Somewhat underappreciated, but nonetheless gloriously indie band Lord Huron attempt to inhabit a purposeful place of artistic depth. They are hidden architects of a forgotten musical age, crafting a vintage spectrum across a green-hued backdrop, sounding something slightly like psychedelic cowboys gathered around a campfire in their latest album, Vide Noir. The most recent work seems to cast a glimpse into a rockabilly fairy tale, all moving at a languishing pace, cinematic and very intentional.

Frontman Ben Schneider is a heavy dose of old-world charm doused in a bit of hubris. Conjuring memories of long-ago artists like Hank Williams and Patsy Cline, and, more recent artists such as Dwight Yoakum but with an obvious mutability to make it his own. He has mastered the skill of having just enough sadness, longing and vocal emotive contortion to evoke a bittersweet delivery, leaving the crowd in a lulled, communal awe. They struck me as old souls sharing old stories of love, loss and emotional wreckage with proficient authenticity when I caught them during their recent tour. With swimming harmonies, lofty and dreamy reverb and enough grit to take it out of the overly-affected range, 6-piece band Lord Huron audibly bring much to the table and excel in creating a sort of funhouse view of love and the world.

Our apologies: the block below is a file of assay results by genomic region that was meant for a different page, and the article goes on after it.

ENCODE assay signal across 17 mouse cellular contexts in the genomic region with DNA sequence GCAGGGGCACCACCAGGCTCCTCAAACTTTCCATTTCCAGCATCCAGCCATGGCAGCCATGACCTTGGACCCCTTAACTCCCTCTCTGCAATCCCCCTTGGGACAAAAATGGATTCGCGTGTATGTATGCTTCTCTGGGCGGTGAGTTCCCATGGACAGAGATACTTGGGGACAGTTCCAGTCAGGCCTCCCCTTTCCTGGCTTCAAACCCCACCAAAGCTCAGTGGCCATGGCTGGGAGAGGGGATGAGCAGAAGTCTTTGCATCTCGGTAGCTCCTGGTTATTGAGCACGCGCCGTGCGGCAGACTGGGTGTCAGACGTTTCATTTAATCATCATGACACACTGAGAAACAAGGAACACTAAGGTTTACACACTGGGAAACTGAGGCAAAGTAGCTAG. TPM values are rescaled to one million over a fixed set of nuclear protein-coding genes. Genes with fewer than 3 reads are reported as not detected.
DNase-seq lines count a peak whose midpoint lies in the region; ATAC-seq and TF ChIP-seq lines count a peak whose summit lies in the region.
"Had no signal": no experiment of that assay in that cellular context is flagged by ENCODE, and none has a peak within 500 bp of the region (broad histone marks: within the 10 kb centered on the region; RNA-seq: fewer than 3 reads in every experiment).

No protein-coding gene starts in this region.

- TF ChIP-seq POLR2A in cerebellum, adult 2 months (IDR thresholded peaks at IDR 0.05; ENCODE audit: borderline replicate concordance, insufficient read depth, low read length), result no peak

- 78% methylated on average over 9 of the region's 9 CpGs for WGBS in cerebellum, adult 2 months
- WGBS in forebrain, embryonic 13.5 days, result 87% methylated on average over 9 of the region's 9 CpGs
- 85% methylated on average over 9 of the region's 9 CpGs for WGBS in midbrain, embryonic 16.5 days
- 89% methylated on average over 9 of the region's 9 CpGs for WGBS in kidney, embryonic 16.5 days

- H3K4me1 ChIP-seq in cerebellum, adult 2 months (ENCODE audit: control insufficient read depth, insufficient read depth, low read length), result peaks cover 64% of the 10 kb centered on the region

Like travelling troubadours from a lost time, Lord Huron weave their fusion of old school country, slight folk, with a hint bluegrass occasionally measured in. All of the sinewy notes meshed with a nod to captivating retro imagery and moodiness. The track, ‘Wait By The River’ encapsulates their aim with this album and I think is the standout single. It’s symphonic yet a bit twisted lyrically. It’s slow and steady but when Schneider injects his untethered passion into it, all building to the crescendo of the upper register, it’s a rending to take notice of.


When seeing them perform live, as Schneider approaches the tipping point in that particular song, he sweeps off his hat taking it to his chest in a grand gesture, like something out of an old movie, and I instantly felt my heart crush a bit with all the drama of the whole setting. All I could think was, this band is a genuine jewel.


Keep up with the band here.


Photos courtesy of ©PremiumPhotographic

Dana Miller